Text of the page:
Renminbi is the official name of the currency introduced by the People’s Republic of China at the time of its foundation in 1949. Its literal translation means the ‘People’s currency’. This is usually substituted with the shorter ISO code RMB on currency-exchange rate websites such as xe.com.
Yuán is the name of a unit of the renminbi currency, but it isn’t the same thing as renminbi. An analogy can be drawn with ‘pound sterling’ (the official name of the British currency) and ‘pound’ – which is a denomination of pound sterling. So, where an item may cost £1 or £10 pound, we wouldn’t describe it as costing £1 sterling. Similarly, in China, it would be correct to say it costs 5 yuán or 10 yuán, but it wouldn’t be correct to say it costs 10 renminbi.
The word yuán goes back further than 1949. It is actually the Chinese word for ‘dollar’ – which before it became synonomous with the US paper currency, was previously a silver coin, mostly minted in the Spanish empire. It was this coin that was used by foreign merchants in China for centuries.
China’s first domestically produced dollar coin, or yuán, was minted in Guangdong province in 1890. The Chinese phrase for the US dollar is mei yuan (‘the American dollar’ – as ‘mei guo’ is the Chinese word for America). This follows a similar naming convention for other currencies – for example, the Chinese name for Japanese yen is ri yuán (‘ri ben’ being the Chinese word for Japan); and the euro is ‘ou yuán’ (the Chinese word for Europe is ‘ou zhou‘). Interestingly, the Japanese and Korean currency names, yen and won respectively, are both derived from the traditional Chinese character for yuán.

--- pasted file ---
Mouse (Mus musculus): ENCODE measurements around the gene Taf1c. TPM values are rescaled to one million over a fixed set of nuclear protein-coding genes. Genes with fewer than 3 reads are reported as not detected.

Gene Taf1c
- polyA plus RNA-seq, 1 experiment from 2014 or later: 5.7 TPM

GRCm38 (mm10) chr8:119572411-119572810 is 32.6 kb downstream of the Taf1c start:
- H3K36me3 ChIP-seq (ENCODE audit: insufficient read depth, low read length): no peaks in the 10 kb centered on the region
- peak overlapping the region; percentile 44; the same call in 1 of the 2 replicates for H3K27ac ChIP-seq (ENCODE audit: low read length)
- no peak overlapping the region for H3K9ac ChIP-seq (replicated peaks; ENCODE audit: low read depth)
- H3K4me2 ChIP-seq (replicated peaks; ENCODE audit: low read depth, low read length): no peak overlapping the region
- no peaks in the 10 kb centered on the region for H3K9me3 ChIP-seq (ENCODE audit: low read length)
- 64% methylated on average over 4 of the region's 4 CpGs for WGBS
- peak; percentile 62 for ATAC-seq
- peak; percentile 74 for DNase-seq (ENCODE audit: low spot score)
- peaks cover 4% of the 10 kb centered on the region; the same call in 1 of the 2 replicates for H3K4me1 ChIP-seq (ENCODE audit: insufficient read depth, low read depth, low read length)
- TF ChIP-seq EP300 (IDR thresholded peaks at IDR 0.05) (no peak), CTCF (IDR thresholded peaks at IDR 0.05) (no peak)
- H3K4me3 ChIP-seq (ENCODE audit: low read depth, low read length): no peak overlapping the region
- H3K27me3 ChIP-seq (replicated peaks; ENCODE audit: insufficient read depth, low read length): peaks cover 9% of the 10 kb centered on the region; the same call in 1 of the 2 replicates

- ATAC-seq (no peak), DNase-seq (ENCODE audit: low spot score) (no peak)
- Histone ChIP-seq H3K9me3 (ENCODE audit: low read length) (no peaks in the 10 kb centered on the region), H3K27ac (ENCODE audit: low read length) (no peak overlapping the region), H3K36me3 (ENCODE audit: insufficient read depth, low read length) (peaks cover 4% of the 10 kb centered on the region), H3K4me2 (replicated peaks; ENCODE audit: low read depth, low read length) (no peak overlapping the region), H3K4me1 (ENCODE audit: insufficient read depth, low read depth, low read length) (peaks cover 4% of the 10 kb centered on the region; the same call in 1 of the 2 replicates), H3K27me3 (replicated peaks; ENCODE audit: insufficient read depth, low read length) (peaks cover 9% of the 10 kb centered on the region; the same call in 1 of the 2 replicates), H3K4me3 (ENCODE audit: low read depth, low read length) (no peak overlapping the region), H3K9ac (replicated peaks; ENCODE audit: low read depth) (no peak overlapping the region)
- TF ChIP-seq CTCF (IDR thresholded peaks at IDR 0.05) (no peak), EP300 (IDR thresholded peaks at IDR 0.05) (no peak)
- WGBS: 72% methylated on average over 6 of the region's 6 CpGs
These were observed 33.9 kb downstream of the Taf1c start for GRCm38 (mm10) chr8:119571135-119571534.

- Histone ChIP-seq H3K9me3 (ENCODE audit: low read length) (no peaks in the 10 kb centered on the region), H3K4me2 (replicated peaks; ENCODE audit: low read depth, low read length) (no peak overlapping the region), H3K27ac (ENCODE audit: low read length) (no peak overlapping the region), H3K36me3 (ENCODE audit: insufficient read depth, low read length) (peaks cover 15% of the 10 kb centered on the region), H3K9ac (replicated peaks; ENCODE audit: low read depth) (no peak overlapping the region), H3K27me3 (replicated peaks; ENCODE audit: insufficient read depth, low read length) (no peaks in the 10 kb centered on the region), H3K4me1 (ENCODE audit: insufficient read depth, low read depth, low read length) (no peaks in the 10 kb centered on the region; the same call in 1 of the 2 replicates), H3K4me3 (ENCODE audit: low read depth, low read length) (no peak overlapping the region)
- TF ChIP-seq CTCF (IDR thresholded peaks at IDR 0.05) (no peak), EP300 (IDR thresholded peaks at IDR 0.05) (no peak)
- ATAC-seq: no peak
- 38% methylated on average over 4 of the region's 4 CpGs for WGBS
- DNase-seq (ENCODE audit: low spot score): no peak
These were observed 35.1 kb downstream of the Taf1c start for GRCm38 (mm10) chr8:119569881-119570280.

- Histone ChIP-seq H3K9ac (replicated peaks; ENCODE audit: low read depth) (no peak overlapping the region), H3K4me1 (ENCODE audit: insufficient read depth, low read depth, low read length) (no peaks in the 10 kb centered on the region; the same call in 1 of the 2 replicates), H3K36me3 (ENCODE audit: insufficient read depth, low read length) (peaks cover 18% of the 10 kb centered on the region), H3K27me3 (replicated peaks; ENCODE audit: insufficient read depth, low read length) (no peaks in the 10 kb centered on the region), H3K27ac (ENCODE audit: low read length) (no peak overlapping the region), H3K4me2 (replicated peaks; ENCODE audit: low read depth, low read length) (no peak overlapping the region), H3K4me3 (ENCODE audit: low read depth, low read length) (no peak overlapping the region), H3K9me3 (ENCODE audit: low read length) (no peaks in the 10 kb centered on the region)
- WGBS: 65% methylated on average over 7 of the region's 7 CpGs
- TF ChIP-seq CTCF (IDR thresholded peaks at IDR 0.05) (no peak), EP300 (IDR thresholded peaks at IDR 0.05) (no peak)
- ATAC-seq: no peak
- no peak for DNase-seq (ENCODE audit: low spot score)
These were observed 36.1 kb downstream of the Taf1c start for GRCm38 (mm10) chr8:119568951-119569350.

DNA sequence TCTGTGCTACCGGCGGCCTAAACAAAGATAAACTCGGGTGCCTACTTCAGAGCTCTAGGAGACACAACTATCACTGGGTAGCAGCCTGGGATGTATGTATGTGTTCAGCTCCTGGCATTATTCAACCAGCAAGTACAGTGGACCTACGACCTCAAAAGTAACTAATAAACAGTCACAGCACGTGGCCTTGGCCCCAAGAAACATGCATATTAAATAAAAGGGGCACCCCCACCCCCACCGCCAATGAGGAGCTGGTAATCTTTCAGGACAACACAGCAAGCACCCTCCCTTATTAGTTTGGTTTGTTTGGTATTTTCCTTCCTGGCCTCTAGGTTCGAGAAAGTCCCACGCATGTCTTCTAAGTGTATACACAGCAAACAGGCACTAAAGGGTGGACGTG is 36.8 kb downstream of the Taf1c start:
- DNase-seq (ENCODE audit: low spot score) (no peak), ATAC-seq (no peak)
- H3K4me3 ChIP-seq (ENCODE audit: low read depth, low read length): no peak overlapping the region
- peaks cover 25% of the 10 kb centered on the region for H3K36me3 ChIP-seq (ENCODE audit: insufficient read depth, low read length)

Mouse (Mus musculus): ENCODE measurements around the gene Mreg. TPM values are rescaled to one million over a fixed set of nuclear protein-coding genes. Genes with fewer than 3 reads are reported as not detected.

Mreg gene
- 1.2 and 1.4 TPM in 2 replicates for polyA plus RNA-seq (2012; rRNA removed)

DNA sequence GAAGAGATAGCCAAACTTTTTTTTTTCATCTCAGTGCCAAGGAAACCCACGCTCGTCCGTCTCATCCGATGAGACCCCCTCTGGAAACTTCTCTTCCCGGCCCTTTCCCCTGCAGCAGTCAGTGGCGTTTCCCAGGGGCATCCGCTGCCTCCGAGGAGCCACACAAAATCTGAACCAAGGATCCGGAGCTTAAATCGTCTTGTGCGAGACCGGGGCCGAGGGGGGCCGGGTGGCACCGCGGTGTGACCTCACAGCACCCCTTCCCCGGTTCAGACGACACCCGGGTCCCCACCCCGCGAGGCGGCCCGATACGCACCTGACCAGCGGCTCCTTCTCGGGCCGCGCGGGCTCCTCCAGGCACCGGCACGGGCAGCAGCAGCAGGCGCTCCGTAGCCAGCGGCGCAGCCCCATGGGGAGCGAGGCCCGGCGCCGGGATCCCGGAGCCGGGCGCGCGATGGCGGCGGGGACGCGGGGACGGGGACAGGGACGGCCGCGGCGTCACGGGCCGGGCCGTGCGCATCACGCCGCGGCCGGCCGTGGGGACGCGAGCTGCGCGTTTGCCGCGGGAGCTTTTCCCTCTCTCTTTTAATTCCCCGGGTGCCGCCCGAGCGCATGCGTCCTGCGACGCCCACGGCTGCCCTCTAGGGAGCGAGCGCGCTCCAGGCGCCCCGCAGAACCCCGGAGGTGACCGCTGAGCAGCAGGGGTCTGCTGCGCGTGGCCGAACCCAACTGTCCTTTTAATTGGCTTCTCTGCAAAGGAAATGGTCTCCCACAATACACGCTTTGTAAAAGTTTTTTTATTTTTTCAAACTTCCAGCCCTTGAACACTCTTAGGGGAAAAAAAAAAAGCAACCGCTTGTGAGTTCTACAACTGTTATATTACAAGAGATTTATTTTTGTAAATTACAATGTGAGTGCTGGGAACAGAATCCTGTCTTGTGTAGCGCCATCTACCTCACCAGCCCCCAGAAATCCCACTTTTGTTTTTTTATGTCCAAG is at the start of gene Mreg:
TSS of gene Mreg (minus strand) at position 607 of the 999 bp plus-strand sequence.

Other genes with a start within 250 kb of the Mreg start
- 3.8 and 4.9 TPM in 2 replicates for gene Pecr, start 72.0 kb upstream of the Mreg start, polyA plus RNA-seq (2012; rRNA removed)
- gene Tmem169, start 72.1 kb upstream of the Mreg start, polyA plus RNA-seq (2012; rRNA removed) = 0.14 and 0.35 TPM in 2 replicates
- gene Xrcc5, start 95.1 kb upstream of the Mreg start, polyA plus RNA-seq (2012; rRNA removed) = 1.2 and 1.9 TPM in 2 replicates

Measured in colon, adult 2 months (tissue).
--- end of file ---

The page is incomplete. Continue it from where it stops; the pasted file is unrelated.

圓 yuan 圓 yen 圓 won
On Chinese banknotes, you will find the word yuán or jiӑo (think pound and pence), while on the stock exchanges of the world, Chinese currency will be noted as RMB, or alternatively CNY (Chinese yuán). But in the bustling street markets of Beijing and Shanghai, the foreign traveller will need to master a whole new language before confidently parting with their hard-earned money.
In practice, Chinese people rarely talk about renminbi or yuán. If money makes the world go round, the language of the streets in Mainland China is of kuàis and máos.
The word kuài literally means ‘piece’. One kuài = one piece of money; 100 kuài = 100 pieces of money. The use of the word kuài is therefore colloquial – it’s similar to using ‘quid’ in England or ‘buck’ in America, but it’s actually far more widespread than both of these, as it’s common all over China. In fact, it’s used everyday by everyone, from the cold north of Harbin down to the tropical Islands of Hainan.
The subdivisions of kuài are jiӑo – 10 jiӑo make up one kuài (one kuài is roughly 10 pence; one jiao is approximately the same as an English penny. Going further, one jiӑo is the same as 10 fen. However, in spoken Chinese, the word used is máo – 5 máo, 10 máo.
In a country where the presence of Chairman Mao still loom large over the people, you would think it’s safe to bet the word is a reference to the founding father of the People’s Republic of China, but not so. While it’s true the written character for máo (the money) and Mao (the Chairman’s surname) is the same, this is just a happy coincidence. The word máo (literally meaning ‘animal hair’ or ‘feather’ ) has been used to describe pennies long before Chairman Mao came to prominence.
So, if you find yourself in a bustling Chinese market, make sure you know your yuáns from your kuàis, and your jiӑos from your máos. And don’t forget to haggle. The first price offered up is a negotiation starting point, not the actual price. But learning those dark arts are another article for another time.